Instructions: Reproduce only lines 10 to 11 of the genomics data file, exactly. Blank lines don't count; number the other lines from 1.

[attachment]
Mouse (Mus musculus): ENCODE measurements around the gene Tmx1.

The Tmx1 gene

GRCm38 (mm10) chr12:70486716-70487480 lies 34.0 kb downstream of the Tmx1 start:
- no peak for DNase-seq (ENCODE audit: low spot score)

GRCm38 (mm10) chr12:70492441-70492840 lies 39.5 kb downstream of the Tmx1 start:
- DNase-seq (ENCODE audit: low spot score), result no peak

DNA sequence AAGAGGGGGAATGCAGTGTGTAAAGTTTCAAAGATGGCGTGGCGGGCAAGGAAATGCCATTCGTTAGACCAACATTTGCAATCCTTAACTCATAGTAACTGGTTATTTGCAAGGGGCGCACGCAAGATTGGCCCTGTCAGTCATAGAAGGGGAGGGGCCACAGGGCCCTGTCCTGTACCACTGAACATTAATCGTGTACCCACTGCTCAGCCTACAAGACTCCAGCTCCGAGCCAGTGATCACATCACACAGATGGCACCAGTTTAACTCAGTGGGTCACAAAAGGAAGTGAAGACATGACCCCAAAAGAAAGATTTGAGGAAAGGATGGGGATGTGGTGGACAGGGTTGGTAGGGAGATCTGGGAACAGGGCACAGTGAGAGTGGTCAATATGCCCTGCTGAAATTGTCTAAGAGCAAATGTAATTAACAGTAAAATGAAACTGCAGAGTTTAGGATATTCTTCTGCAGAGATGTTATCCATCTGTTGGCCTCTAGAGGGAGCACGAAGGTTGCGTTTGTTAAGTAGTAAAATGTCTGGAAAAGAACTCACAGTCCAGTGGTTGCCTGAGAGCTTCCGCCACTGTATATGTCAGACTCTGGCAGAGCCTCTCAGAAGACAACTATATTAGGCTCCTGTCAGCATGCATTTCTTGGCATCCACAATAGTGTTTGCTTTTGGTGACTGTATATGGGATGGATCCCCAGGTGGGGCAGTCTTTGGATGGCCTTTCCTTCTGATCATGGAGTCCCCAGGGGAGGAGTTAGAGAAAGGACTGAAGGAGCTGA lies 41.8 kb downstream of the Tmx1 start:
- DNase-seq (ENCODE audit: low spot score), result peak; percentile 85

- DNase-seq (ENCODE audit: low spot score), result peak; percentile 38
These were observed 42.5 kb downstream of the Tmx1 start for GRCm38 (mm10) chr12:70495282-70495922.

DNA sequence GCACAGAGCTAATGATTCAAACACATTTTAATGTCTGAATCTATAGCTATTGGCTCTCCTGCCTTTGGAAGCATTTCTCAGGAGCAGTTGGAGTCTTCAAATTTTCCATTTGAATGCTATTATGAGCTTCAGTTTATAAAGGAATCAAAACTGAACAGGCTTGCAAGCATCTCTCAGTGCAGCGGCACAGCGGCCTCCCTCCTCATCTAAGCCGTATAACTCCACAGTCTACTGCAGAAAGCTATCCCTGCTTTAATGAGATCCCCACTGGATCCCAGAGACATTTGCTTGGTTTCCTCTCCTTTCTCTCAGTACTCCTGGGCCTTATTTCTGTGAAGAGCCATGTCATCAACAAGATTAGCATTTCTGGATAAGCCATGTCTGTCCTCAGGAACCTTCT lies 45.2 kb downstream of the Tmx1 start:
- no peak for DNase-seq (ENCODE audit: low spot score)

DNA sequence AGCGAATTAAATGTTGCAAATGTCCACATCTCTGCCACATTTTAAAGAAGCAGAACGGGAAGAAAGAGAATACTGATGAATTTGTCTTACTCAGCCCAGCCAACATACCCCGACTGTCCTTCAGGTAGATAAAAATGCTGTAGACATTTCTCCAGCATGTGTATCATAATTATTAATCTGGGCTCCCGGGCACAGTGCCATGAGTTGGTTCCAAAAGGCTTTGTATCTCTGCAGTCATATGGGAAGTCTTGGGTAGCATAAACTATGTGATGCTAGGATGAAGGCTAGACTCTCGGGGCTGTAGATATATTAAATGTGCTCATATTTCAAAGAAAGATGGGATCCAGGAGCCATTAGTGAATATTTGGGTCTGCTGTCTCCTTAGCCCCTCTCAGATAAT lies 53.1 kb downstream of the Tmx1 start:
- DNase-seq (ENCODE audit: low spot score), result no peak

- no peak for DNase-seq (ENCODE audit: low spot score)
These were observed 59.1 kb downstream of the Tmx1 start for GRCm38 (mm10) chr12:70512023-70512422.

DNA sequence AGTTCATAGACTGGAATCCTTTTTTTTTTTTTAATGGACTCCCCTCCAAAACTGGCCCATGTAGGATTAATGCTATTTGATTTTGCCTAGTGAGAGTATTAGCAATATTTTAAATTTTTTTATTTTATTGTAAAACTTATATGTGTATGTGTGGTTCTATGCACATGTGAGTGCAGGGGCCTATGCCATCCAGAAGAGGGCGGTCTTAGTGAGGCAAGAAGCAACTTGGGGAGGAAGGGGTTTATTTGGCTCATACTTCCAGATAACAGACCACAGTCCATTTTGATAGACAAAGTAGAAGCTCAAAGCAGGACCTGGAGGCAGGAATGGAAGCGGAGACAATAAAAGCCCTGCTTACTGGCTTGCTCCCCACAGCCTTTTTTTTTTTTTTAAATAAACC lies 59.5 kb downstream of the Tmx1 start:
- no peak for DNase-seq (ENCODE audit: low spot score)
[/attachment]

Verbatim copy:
These were observed 42.5 kb downstream of the Tmx1 start for GRCm38 (mm10) chr12:70495282-70495922.

DNA sequence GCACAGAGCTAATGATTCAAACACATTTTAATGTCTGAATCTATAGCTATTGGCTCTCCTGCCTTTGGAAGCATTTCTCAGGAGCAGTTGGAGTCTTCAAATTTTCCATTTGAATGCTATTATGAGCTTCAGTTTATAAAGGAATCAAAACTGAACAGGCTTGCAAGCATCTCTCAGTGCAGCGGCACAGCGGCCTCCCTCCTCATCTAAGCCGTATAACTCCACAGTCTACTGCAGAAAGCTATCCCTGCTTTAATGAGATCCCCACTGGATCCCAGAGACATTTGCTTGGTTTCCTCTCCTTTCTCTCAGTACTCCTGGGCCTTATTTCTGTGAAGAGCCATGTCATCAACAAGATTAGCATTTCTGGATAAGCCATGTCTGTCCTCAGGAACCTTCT lies 45.2 kb downstream of the Tmx1 start: